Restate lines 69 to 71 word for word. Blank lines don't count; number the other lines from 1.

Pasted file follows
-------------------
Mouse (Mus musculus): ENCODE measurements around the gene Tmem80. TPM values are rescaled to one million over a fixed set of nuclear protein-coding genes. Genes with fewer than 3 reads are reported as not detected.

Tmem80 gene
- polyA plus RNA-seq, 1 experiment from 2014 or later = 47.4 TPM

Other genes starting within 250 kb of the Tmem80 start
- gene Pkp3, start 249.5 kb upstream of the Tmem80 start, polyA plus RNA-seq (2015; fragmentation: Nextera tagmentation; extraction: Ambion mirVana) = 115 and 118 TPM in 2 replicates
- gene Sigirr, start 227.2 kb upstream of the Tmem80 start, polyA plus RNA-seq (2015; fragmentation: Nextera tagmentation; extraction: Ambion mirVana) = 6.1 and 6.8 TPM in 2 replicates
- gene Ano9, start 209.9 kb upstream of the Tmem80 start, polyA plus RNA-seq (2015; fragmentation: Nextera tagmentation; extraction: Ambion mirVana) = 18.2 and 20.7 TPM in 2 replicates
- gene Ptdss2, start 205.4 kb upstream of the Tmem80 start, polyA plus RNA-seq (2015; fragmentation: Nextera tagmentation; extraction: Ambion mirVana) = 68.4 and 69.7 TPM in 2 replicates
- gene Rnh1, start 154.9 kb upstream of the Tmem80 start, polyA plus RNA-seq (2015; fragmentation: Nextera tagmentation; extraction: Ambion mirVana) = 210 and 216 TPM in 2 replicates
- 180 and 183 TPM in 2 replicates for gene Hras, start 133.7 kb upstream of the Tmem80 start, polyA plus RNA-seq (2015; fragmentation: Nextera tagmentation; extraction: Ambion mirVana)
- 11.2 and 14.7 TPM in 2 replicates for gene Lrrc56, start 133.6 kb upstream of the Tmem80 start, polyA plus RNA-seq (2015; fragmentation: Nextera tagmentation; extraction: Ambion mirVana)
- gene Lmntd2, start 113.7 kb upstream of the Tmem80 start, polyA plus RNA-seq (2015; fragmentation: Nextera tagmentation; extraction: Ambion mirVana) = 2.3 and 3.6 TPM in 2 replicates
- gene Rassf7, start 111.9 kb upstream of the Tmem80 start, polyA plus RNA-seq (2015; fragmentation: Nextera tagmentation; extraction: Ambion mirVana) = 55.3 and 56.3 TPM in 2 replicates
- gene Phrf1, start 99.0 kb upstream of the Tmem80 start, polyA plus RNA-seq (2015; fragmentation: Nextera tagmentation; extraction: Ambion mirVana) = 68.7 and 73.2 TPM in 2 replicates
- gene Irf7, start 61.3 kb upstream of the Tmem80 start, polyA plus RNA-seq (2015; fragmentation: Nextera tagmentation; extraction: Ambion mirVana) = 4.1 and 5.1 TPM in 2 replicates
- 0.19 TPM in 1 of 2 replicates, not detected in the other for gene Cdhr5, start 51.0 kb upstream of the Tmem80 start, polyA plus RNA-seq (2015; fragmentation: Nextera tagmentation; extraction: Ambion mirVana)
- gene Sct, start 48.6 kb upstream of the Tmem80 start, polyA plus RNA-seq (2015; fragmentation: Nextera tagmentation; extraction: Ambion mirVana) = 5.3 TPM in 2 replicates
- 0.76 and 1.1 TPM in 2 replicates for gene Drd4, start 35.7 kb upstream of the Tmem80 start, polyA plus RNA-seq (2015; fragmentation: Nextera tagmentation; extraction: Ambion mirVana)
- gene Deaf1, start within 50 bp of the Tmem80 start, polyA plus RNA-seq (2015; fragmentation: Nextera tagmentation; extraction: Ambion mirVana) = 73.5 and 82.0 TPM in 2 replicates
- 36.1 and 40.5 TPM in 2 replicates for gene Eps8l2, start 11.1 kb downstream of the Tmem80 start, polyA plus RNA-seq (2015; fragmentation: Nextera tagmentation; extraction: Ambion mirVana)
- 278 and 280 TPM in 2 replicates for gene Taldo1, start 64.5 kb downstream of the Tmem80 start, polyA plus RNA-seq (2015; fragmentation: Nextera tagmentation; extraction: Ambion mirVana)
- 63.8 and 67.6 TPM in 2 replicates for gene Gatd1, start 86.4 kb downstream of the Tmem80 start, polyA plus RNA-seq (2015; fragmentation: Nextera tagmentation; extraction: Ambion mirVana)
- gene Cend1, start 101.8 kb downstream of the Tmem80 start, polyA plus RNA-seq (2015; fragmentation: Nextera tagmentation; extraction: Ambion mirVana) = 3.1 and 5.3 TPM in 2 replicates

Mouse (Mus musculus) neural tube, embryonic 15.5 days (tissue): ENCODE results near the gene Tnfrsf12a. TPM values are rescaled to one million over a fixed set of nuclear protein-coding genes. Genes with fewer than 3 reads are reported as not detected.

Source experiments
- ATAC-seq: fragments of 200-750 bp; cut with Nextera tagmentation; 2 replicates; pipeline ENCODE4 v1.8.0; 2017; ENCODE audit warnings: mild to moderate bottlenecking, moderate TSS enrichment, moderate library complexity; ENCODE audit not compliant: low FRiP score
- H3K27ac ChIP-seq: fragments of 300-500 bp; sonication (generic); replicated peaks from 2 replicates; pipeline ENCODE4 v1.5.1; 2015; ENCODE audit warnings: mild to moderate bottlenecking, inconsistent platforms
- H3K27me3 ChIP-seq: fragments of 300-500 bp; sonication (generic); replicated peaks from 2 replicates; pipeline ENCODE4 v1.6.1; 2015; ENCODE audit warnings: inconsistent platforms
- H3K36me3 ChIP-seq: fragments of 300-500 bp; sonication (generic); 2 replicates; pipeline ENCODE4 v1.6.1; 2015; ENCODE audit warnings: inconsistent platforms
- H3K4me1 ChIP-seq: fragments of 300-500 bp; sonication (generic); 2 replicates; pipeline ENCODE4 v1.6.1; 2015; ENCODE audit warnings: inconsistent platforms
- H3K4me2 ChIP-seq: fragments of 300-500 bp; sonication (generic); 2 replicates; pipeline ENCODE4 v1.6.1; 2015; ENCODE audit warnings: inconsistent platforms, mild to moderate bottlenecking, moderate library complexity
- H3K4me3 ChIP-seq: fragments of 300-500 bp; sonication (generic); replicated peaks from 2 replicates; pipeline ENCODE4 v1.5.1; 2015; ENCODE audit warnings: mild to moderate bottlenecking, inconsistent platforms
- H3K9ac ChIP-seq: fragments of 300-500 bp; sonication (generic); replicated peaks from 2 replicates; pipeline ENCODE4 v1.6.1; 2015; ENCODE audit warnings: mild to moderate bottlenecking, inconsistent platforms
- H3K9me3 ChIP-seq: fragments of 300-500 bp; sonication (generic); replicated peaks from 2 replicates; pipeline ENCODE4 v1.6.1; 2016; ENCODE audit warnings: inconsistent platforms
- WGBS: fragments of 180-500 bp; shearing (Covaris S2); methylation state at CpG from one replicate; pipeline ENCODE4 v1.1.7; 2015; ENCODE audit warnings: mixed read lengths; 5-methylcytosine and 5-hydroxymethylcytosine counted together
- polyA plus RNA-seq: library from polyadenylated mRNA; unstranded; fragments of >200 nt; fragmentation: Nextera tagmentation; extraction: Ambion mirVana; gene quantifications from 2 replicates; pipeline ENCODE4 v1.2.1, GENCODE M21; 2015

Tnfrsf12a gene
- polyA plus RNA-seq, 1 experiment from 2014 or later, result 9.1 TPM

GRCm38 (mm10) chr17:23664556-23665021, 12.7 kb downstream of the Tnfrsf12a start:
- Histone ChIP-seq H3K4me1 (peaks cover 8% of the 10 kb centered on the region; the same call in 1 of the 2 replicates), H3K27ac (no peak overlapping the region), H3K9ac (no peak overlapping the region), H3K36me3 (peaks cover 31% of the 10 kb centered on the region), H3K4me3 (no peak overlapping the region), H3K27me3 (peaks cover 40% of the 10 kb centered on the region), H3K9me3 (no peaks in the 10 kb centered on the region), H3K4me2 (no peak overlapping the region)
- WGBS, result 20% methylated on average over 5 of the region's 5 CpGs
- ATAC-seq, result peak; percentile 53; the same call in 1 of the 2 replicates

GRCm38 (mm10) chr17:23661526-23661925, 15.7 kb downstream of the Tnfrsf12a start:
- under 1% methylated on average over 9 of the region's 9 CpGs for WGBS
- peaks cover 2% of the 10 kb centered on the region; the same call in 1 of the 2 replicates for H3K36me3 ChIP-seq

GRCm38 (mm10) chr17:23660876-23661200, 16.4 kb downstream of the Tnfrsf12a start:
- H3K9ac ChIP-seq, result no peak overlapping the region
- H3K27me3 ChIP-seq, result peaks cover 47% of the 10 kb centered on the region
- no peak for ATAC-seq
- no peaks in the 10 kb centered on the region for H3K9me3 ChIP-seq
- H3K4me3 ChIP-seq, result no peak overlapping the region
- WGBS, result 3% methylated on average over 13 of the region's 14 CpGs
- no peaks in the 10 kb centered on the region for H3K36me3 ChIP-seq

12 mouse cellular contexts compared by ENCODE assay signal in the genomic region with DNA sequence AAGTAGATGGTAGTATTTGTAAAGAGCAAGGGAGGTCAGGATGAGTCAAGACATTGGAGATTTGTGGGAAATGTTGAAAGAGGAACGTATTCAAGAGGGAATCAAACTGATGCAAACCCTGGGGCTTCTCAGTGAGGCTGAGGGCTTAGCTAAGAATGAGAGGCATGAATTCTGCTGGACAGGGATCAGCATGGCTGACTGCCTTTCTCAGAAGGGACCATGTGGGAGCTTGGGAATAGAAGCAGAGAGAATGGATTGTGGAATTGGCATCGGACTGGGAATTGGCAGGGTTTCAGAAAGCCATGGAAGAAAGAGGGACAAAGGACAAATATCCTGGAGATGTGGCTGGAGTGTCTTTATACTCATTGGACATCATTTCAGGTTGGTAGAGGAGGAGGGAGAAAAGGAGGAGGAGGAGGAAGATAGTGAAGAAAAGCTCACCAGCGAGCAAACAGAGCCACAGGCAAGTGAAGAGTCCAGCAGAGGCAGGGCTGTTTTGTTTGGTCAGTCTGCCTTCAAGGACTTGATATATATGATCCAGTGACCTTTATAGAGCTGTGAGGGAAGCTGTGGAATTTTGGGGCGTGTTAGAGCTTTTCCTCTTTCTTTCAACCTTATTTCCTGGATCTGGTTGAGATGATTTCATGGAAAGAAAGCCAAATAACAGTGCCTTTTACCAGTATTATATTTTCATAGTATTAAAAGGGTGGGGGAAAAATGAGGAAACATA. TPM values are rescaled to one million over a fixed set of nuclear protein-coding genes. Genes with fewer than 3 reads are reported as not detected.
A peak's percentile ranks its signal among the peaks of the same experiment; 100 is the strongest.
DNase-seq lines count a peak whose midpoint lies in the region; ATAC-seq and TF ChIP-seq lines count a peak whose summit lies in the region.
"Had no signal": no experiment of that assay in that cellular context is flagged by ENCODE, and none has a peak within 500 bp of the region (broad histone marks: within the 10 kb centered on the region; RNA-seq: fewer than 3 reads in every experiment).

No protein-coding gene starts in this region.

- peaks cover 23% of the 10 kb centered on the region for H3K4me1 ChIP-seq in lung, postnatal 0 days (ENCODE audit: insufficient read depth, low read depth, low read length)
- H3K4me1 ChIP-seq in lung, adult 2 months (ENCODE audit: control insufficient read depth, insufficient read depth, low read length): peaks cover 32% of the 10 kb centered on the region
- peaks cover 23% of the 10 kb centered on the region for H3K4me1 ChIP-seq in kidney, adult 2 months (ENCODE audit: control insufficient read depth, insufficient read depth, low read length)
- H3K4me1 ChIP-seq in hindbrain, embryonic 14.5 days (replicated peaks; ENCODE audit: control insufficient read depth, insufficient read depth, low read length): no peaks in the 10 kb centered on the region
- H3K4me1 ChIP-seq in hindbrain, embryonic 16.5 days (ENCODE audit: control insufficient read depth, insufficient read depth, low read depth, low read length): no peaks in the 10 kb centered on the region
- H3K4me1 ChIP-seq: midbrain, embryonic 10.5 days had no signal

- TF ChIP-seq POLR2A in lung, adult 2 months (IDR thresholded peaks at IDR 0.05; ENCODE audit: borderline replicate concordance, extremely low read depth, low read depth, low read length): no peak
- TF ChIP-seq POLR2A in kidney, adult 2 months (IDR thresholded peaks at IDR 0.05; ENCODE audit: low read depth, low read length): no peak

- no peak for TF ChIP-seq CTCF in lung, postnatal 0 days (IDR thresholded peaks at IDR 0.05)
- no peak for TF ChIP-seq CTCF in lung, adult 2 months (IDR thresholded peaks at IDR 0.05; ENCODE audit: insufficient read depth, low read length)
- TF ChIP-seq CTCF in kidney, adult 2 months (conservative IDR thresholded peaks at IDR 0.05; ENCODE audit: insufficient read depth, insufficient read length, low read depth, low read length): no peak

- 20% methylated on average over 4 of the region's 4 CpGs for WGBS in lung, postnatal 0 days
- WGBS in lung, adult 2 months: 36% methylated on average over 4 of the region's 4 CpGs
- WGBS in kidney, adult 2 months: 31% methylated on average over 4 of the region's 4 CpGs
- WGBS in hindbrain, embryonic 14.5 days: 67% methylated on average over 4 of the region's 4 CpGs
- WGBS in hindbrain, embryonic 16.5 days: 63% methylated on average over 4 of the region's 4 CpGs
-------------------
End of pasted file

- TF ChIP-seq CTCF in kidney, adult 2 months (conservative IDR thresholded peaks at IDR 0.05; ENCODE audit: insufficient read depth, insufficient read length, low read depth, low read length): no peak

- 20% methylated on average over 4 of the region's 4 CpGs for WGBS in lung, postnatal 0 days
- WGBS in lung, adult 2 months: 36% methylated on average over 4 of the region's 4 CpGs